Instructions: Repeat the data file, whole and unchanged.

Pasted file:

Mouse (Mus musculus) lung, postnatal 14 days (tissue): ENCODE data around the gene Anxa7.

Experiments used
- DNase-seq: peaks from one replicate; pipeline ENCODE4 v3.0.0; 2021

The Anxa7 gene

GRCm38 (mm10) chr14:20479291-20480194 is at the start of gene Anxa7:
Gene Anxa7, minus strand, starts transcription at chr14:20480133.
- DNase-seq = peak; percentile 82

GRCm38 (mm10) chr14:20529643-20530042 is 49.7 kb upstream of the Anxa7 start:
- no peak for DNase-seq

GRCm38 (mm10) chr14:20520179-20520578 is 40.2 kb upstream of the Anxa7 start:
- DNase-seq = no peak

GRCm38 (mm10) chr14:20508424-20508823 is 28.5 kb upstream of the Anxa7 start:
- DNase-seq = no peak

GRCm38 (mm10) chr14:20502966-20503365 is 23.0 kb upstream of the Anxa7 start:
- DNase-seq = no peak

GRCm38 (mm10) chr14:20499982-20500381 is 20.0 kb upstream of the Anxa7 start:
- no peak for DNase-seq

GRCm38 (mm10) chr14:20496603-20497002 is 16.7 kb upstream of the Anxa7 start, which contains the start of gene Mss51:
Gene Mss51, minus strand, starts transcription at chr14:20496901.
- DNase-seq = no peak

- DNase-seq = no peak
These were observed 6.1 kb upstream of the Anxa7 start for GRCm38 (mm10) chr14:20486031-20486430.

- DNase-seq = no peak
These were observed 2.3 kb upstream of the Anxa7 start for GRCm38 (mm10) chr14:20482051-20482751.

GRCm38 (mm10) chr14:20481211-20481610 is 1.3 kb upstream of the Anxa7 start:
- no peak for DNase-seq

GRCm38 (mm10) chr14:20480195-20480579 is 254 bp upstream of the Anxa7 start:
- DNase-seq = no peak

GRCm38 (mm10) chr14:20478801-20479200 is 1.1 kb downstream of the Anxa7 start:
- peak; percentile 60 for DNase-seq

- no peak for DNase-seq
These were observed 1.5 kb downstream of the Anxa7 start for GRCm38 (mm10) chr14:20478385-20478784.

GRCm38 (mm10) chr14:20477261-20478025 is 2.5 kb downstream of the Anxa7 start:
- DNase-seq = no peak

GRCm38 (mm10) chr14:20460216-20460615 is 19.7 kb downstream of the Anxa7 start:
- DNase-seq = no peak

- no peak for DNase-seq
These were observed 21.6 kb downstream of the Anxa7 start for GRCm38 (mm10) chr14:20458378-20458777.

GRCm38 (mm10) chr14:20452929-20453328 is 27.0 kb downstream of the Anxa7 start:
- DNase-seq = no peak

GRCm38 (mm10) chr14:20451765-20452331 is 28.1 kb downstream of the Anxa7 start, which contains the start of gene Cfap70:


Mouse (Mus musculus) lung, postnatal 14 days (tissue): ENCODE data around the gene Anxa7.

Experiments used
- DNase-seq: peaks from one replicate; pipeline ENCODE4 v3.0.0; 2021

The Anxa7 gene

GRCm38 (mm10) chr14:20479291-20480194 is at the start of gene Anxa7:
Gene Anxa7, minus strand, starts transcription at chr14:20480133.
- DNase-seq = peak; percentile 82

GRCm38 (mm10) chr14:20529643-20530042 is 49.7 kb upstream of the Anxa7 start:
- no peak for DNase-seq

GRCm38 (mm10) chr14:20520179-20520578 is 40.2 kb upstream of the Anxa7 start:
- DNase-seq = no peak

GRCm38 (mm10) chr14:20508424-20508823 is 28.5 kb upstream of the Anxa7 start:
- DNase-seq = no peak

GRCm38 (mm10) chr14:20502966-20503365 is 23.0 kb upstream of the Anxa7 start:
- DNase-seq = no peak

GRCm38 (mm10) chr14:20499982-20500381 is 20.0 kb upstream of the Anxa7 start:
- no peak for DNase-seq

GRCm38 (mm10) chr14:20496603-20497002 is 16.7 kb upstream of the Anxa7 start, which contains the start of gene Mss51:
Gene Mss51, minus strand, starts transcription at chr14:20496901.
- DNase-seq = no peak

- DNase-seq = no peak
These were observed 6.1 kb upstream of the Anxa7 start for GRCm38 (mm10) chr14:20486031-20486430.

- DNase-seq = no peak
These were observed 2.3 kb upstream of the Anxa7 start for GRCm38 (mm10) chr14:20482051-20482751.

GRCm38 (mm10) chr14:20481211-20481610 is 1.3 kb upstream of the Anxa7 start:
- no peak for DNase-seq

GRCm38 (mm10) chr14:20480195-20480579 is 254 bp upstream of the Anxa7 start:
- DNase-seq = no peak

GRCm38 (mm10) chr14:20478801-20479200 is 1.1 kb downstream of the Anxa7 start:
- peak; percentile 60 for DNase-seq

- no peak for DNase-seq
These were observed 1.5 kb downstream of the Anxa7 start for GRCm38 (mm10) chr14:20478385-20478784.

GRCm38 (mm10) chr14:20477261-20478025 is 2.5 kb downstream of the Anxa7 start:
- DNase-seq = no peak

GRCm38 (mm10) chr14:20460216-20460615 is 19.7 kb downstream of the Anxa7 start:
- DNase-seq = no peak

- no peak for DNase-seq
These were observed 21.6 kb downstream of the Anxa7 start for GRCm38 (mm10) chr14:20458378-20458777.

GRCm38 (mm10) chr14:20452929-20453328 is 27.0 kb downstream of the Anxa7 start:
- DNase-seq = no peak

GRCm38 (mm10) chr14:20451765-20452331 is 28.1 kb downstream of the Anxa7 start, which contains the start of gene Cfap70: